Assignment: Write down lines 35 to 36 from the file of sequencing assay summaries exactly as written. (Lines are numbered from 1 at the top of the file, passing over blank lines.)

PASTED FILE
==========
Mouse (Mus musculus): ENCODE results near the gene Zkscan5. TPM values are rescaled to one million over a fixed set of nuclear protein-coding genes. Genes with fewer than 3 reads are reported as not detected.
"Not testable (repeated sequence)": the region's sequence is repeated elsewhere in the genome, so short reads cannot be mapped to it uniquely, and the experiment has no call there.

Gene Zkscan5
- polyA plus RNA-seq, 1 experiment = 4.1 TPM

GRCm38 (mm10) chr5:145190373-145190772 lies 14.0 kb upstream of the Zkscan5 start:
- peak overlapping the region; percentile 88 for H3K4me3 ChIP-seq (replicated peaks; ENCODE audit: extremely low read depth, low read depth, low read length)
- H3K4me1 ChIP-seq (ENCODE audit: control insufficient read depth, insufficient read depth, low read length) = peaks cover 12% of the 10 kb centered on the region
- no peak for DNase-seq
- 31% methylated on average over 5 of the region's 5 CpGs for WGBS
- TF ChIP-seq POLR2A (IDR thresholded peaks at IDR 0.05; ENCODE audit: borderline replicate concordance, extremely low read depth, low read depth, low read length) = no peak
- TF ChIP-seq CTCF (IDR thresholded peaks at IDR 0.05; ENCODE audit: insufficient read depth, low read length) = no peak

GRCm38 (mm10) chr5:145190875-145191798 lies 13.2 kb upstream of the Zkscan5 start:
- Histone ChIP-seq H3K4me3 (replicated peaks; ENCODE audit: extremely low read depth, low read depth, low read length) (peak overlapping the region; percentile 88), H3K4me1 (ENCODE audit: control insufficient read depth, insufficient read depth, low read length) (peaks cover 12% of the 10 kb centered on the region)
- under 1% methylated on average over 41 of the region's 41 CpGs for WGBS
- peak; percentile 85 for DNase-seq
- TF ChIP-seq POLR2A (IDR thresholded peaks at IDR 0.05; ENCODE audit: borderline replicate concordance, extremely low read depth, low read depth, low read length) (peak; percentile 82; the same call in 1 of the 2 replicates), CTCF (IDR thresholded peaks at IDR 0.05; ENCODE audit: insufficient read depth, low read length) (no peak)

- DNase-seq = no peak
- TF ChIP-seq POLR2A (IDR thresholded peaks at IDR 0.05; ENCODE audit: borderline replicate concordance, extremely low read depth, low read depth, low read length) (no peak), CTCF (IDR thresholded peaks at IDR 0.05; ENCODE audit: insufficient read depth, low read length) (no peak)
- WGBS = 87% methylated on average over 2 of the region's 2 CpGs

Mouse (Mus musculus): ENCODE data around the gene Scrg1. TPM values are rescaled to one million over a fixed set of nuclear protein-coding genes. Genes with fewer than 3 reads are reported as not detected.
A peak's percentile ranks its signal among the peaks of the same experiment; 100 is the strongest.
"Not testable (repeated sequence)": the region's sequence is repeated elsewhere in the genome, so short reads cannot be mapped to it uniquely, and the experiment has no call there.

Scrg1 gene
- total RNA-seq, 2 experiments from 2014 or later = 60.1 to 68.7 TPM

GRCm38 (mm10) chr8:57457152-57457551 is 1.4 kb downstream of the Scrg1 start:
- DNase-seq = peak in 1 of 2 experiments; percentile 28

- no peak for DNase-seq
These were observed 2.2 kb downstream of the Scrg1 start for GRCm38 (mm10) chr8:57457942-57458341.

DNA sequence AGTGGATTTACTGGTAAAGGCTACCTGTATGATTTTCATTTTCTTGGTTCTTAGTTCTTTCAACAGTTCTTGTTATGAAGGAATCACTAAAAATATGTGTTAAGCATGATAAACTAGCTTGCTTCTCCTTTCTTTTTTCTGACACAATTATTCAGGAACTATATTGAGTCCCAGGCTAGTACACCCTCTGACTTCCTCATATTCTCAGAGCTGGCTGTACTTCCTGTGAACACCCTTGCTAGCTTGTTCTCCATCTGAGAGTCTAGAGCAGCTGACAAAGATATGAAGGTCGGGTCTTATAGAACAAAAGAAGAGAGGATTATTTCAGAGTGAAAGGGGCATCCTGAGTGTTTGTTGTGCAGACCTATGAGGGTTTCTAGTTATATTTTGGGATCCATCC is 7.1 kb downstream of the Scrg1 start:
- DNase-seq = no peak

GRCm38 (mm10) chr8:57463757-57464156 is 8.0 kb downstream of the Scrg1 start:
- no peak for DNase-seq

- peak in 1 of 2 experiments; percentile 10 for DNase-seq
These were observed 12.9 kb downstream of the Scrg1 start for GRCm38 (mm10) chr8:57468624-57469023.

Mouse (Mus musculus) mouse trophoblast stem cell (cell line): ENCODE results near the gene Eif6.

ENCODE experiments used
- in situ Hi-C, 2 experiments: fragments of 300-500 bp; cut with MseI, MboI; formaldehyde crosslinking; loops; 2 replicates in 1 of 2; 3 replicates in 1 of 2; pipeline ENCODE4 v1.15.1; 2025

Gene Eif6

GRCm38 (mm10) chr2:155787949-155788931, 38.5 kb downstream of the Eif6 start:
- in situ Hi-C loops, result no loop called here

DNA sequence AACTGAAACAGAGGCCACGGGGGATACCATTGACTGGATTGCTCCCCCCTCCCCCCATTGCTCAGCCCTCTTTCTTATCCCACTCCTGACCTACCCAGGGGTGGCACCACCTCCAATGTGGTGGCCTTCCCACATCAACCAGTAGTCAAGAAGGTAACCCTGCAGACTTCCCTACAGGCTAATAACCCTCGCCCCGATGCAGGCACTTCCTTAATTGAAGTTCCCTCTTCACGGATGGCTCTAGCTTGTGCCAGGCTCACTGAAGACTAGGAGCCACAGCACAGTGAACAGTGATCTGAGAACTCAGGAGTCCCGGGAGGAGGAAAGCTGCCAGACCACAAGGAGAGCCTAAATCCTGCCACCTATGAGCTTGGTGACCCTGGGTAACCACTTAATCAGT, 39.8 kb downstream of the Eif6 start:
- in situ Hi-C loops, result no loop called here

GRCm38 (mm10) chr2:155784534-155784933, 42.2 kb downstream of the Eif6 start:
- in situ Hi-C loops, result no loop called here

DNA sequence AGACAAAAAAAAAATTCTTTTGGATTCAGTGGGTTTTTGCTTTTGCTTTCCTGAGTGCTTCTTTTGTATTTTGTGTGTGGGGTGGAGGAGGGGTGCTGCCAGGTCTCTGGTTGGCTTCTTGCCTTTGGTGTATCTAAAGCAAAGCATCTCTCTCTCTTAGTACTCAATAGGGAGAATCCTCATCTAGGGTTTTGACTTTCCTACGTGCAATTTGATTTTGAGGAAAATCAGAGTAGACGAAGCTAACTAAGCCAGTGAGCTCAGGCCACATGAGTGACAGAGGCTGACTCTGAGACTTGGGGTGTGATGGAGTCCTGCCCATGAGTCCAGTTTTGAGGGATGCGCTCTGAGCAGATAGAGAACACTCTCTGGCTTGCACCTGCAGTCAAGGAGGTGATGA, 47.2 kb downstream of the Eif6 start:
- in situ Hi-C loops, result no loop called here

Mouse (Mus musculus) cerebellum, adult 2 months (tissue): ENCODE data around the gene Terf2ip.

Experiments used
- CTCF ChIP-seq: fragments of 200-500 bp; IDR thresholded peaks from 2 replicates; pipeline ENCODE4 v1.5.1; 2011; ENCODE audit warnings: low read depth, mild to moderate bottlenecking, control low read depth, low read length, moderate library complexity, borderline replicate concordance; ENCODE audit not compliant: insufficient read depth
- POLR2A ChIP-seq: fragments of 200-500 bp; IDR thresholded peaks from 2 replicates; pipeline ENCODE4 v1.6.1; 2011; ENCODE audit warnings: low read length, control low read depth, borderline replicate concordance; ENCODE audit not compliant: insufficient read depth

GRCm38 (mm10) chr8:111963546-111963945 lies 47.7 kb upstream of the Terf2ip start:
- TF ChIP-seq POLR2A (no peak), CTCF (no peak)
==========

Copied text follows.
Mouse (Mus musculus) mouse trophoblast stem cell (cell line): ENCODE results near the gene Eif6.

ENCODE experiments used